School Choice in a Time of Transition
We are approaching the end of one of the most consequential years in the history of American education. Events that have defined 2020 for many Americans—the COVID-19 pandemic, presidential election, and protests over racial injustice—will impact traditional public, charter, and private schools for years to come.
The COVID-19 pandemic has presented extraordinary challenges to schools, and schools have responded differently to those challenges. Some have offered in-person instruction, while others offered remote or hybrid instruction. Some have kept the same grading standards, while others have switched to a pass/fail system. Meanwhile, the 2020 election is over, but the future of K-12 education policy remains in flux. This certainly includes the future of school choice reforms. For example, while the Obama and Trump administrations supported the expansion of charter schools, President-elect Joe Biden has taken a more circumspect approach, opposing for-profit charters and advocating stricter charter school accountability. All of these changes are occurring amid renewed attention to racial injustice in American society.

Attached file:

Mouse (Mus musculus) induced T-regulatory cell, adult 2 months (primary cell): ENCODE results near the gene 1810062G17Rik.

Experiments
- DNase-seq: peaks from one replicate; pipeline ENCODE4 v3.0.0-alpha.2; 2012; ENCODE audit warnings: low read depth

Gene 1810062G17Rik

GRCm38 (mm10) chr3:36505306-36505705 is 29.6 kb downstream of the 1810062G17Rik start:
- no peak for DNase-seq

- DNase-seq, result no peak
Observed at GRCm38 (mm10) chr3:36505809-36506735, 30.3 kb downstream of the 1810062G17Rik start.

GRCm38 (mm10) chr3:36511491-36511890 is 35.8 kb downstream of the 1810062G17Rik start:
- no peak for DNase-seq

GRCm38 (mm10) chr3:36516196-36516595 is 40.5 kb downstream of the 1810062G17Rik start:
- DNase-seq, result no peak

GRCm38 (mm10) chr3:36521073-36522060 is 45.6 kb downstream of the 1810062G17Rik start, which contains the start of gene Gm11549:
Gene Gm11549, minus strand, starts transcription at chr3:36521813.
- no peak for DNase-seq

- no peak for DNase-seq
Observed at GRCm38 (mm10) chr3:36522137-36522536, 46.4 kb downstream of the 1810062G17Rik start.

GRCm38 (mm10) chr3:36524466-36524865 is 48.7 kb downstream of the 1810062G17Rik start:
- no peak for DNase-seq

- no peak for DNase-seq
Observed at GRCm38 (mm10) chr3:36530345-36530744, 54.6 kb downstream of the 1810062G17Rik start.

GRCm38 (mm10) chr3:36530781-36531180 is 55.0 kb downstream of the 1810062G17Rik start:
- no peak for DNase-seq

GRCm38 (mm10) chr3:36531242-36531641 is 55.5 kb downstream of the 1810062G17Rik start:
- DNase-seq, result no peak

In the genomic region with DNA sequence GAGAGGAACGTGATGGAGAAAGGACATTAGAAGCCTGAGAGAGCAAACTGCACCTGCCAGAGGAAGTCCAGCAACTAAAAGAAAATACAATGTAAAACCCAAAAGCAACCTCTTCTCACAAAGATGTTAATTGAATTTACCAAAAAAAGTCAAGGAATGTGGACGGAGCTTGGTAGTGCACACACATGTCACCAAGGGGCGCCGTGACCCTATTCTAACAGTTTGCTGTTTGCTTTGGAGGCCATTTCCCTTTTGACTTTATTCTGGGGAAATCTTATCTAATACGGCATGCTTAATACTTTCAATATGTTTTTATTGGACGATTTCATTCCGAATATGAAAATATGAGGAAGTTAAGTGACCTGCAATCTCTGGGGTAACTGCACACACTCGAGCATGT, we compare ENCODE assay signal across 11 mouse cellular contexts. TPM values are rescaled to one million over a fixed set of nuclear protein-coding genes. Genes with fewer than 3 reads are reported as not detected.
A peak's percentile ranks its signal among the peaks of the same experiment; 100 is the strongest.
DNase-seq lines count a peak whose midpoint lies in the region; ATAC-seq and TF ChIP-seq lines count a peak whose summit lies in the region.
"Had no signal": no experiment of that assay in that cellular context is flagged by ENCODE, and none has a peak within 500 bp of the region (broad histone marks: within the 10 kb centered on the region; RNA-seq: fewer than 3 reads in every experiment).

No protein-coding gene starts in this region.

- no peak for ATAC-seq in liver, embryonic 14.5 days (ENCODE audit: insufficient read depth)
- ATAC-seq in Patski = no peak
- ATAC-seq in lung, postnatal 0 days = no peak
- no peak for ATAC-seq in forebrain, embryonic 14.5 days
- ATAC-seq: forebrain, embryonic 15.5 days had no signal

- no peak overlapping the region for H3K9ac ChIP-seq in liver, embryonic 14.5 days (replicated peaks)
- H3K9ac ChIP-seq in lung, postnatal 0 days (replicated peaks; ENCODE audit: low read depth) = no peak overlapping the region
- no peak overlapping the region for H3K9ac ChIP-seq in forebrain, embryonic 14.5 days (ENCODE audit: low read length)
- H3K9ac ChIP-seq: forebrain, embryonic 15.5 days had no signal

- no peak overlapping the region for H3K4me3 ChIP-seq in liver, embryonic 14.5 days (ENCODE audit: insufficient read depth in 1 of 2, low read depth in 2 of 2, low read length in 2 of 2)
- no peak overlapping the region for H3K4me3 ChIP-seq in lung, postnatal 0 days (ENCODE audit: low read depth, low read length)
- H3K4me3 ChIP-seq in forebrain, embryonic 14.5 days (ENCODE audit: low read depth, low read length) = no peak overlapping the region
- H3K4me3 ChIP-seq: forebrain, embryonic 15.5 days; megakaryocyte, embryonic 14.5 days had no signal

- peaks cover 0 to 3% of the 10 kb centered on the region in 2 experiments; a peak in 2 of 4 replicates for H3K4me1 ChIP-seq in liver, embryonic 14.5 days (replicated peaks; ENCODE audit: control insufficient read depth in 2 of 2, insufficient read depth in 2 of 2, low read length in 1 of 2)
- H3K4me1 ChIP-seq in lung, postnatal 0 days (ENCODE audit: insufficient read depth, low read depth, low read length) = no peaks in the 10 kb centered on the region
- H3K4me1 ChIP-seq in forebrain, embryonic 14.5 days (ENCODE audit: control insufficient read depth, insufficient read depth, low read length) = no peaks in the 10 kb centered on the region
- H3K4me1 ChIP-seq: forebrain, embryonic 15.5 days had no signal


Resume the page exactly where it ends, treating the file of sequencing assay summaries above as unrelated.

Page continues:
On December 15, the Brown Center for Education Policy at Brookings and the National Center for Research on Education Access and Choice (REACH) will cohost a webinar that examines the changing landscape for U.S. schools and education policy. The webinar will feature two panel discussions. The first will consider how U.S. schools have responded to COVID-19, including why traditional public, charter, and private are responding differently. The second will consider what to expect for school choice reforms in the years ahead, especially with the change in administrations. Panelists will share perspectives on what we have learned from this tumultuous year, what we still need to learn, and what research can tell us to improve school choice policies in the months and years ahead.